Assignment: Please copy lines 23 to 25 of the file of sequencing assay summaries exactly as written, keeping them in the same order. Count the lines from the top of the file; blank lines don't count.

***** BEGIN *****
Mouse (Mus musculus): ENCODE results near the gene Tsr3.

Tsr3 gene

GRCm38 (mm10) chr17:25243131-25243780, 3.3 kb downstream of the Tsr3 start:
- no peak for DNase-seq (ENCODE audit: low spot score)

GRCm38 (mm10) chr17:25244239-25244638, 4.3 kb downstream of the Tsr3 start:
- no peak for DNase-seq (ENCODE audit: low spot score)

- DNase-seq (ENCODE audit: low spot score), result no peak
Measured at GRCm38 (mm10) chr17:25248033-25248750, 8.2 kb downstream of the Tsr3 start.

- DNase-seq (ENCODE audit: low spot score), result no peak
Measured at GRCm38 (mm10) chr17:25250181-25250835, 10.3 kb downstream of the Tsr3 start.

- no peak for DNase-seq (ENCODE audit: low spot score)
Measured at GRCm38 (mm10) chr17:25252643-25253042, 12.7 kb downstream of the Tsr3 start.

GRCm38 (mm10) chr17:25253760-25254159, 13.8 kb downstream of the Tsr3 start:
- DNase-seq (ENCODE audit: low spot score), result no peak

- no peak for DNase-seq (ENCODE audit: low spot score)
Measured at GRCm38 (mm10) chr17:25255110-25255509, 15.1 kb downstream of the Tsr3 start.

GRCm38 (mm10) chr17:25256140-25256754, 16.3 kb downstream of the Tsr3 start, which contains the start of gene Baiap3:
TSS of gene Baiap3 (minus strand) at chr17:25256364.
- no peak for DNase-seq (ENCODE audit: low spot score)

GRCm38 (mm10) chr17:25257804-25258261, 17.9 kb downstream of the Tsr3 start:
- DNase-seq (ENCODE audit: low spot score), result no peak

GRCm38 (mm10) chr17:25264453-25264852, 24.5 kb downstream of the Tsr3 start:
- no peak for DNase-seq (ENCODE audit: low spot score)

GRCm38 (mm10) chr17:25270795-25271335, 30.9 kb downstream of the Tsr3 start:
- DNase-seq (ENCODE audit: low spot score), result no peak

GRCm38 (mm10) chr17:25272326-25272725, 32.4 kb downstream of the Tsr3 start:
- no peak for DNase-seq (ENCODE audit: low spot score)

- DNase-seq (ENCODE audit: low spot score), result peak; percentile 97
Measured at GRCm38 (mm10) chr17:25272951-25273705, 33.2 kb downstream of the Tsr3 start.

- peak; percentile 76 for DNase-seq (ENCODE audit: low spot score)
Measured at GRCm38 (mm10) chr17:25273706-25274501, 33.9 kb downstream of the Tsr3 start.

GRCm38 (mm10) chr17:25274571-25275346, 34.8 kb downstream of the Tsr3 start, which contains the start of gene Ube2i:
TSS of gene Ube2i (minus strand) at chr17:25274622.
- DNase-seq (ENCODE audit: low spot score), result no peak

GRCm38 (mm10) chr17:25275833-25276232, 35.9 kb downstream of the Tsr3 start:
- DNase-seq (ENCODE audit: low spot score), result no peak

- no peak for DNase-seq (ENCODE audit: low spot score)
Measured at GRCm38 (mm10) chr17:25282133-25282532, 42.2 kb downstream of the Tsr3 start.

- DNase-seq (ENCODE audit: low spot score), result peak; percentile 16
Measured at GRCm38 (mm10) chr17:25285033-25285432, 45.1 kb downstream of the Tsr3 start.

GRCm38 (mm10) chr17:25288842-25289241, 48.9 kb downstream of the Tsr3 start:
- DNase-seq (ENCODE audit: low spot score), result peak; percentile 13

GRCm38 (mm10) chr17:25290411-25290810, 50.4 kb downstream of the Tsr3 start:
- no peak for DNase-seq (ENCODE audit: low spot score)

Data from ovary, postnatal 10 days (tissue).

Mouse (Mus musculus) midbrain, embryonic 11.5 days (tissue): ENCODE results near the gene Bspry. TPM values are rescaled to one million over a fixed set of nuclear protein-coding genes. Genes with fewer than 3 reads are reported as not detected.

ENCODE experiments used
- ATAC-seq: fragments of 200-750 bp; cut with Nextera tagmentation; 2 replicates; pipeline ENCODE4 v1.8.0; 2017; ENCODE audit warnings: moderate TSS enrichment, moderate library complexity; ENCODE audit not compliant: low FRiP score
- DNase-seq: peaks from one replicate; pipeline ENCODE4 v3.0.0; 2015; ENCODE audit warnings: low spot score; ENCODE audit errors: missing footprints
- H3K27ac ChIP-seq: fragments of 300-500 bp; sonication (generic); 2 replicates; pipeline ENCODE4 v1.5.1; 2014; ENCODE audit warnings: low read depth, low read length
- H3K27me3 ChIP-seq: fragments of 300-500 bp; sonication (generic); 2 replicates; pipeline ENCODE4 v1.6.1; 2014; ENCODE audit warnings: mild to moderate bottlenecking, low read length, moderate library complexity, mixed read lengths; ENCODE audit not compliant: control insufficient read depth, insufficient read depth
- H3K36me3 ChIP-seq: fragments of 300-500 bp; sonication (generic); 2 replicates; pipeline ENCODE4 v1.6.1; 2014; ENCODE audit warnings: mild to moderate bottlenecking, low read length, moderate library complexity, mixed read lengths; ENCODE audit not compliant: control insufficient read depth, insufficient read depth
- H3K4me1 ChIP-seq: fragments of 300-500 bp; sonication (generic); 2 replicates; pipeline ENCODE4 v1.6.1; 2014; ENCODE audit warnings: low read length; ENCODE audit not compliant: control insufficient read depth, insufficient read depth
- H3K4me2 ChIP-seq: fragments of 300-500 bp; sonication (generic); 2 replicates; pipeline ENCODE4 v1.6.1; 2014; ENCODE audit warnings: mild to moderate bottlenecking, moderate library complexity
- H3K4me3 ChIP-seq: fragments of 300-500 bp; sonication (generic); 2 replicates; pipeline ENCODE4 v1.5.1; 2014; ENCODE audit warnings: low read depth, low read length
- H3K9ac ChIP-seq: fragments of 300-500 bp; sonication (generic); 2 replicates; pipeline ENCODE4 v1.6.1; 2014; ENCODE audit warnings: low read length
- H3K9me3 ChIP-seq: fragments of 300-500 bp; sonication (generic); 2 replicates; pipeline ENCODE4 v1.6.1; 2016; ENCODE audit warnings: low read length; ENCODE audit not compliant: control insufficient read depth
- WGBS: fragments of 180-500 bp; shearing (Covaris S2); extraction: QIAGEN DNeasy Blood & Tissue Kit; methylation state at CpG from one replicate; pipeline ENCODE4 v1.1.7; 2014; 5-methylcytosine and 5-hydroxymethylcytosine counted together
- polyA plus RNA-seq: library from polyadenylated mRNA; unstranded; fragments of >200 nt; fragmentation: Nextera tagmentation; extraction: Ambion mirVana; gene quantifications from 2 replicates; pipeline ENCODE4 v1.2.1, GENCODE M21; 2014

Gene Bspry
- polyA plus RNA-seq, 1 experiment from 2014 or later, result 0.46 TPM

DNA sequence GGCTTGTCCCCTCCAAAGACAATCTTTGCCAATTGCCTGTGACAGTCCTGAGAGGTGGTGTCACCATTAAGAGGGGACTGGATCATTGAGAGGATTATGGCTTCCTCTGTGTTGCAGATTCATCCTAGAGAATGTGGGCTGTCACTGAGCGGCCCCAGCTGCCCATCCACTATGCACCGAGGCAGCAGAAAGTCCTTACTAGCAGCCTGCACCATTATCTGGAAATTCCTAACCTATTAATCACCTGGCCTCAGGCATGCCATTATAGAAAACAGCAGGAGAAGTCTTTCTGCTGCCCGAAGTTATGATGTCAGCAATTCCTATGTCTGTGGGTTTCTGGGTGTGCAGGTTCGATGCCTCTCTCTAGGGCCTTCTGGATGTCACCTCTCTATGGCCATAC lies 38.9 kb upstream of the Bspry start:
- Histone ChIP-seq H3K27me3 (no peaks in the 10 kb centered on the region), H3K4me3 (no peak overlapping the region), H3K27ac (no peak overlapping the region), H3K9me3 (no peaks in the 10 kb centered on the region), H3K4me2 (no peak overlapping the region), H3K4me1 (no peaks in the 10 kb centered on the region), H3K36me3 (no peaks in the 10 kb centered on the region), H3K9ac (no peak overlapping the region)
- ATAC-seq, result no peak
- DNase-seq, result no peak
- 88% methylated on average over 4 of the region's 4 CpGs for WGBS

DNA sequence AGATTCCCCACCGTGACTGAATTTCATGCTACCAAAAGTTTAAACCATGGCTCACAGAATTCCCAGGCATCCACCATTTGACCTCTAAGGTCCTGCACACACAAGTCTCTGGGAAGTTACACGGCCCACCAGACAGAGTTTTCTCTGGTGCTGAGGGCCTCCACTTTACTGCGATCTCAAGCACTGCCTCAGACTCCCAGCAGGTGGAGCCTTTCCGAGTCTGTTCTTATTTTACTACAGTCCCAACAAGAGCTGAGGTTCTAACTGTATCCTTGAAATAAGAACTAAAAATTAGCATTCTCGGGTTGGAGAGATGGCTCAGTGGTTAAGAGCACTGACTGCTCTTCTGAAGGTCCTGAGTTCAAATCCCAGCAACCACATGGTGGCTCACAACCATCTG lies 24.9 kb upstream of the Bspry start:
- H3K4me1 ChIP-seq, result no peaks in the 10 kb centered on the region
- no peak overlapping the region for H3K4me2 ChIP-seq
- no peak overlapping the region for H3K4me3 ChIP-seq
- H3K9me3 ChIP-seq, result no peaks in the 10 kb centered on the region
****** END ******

- no peak for DNase-seq (ENCODE audit: low spot score)

GRCm38 (mm10) chr17:25270795-25271335, 30.9 kb downstream of the Tsr3 start:
- DNase-seq (ENCODE audit: low spot score), result no peak